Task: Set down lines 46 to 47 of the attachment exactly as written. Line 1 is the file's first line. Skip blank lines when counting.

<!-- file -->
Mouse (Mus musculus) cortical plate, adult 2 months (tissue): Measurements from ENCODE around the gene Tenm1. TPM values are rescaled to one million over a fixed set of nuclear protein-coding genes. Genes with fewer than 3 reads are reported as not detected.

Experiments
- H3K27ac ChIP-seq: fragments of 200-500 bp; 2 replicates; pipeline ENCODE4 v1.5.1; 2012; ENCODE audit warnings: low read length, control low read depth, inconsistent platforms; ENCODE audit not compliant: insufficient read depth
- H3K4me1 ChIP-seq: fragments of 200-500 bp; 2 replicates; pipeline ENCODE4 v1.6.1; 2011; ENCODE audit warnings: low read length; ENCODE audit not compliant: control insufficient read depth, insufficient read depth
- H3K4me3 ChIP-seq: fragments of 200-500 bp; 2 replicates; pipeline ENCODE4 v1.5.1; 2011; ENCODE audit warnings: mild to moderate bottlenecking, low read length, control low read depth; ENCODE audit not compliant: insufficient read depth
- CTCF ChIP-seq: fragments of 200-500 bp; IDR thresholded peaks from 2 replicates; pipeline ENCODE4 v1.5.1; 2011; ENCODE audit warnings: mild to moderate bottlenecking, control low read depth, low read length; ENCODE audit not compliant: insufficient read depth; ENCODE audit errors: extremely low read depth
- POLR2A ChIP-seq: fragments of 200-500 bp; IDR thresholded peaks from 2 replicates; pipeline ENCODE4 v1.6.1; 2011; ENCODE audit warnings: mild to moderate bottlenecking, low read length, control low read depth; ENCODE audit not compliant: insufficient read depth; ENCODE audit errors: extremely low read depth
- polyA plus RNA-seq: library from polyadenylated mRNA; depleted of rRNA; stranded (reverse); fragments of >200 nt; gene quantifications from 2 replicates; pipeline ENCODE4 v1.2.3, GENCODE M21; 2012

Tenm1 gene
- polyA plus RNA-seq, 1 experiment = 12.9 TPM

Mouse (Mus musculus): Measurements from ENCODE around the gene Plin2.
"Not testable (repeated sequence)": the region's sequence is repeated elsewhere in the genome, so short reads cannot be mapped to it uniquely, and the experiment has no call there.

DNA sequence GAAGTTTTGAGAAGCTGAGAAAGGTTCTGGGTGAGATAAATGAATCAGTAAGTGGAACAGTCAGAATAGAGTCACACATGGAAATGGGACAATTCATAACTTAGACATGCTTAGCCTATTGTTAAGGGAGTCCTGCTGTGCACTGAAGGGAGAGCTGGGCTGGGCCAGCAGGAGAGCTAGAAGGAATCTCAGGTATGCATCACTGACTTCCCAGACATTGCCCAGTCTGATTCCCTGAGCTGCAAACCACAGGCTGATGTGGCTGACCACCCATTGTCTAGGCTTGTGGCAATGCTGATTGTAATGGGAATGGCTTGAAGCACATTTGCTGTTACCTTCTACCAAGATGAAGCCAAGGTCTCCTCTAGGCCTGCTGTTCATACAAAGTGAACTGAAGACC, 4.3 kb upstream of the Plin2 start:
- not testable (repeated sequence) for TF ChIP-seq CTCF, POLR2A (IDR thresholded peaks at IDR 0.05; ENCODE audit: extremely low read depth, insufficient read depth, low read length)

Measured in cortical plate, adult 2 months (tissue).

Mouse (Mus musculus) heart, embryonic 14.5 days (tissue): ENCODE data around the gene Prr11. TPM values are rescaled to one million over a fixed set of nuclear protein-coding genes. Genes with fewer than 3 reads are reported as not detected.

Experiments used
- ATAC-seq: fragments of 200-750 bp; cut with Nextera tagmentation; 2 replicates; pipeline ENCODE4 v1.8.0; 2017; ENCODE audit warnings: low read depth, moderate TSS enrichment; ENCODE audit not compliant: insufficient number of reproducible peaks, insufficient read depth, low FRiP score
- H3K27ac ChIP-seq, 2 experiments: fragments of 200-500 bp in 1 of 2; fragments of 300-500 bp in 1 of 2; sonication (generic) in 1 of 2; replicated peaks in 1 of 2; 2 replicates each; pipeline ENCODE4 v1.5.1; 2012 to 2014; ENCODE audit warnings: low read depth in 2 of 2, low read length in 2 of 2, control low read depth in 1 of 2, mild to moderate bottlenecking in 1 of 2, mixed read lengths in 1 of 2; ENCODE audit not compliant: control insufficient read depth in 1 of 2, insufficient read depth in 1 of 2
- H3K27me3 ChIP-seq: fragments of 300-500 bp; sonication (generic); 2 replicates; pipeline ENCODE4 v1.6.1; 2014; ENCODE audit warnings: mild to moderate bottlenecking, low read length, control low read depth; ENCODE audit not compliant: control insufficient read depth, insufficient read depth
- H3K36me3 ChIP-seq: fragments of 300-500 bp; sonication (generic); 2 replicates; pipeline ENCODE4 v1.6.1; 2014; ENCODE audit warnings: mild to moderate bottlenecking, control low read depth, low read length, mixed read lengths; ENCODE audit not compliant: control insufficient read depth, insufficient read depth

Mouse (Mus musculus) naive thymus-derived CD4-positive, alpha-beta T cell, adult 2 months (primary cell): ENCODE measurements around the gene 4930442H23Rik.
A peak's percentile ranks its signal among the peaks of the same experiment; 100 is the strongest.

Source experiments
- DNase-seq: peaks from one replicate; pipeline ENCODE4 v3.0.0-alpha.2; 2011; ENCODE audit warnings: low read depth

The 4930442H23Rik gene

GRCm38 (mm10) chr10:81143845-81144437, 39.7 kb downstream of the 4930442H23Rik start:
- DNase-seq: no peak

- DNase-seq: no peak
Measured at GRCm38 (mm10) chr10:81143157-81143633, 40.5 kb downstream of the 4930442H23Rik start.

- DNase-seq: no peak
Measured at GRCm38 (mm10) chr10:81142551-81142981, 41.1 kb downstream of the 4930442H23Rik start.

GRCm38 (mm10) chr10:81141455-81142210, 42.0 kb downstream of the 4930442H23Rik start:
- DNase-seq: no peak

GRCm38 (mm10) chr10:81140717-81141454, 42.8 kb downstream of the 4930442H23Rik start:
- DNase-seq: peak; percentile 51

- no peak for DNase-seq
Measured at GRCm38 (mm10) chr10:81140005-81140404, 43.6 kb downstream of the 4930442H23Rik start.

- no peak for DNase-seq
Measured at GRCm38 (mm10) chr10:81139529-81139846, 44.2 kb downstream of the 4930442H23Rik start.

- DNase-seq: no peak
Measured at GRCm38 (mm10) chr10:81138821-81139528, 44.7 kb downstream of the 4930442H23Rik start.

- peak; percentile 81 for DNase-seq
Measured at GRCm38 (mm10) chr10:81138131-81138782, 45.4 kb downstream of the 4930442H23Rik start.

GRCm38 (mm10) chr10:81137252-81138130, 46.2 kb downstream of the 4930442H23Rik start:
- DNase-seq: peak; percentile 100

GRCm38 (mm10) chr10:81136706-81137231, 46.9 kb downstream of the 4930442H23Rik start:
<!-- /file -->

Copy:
- DNase-seq: peak; percentile 100

GRCm38 (mm10) chr10:81136706-81137231, 46.9 kb downstream of the 4930442H23Rik start: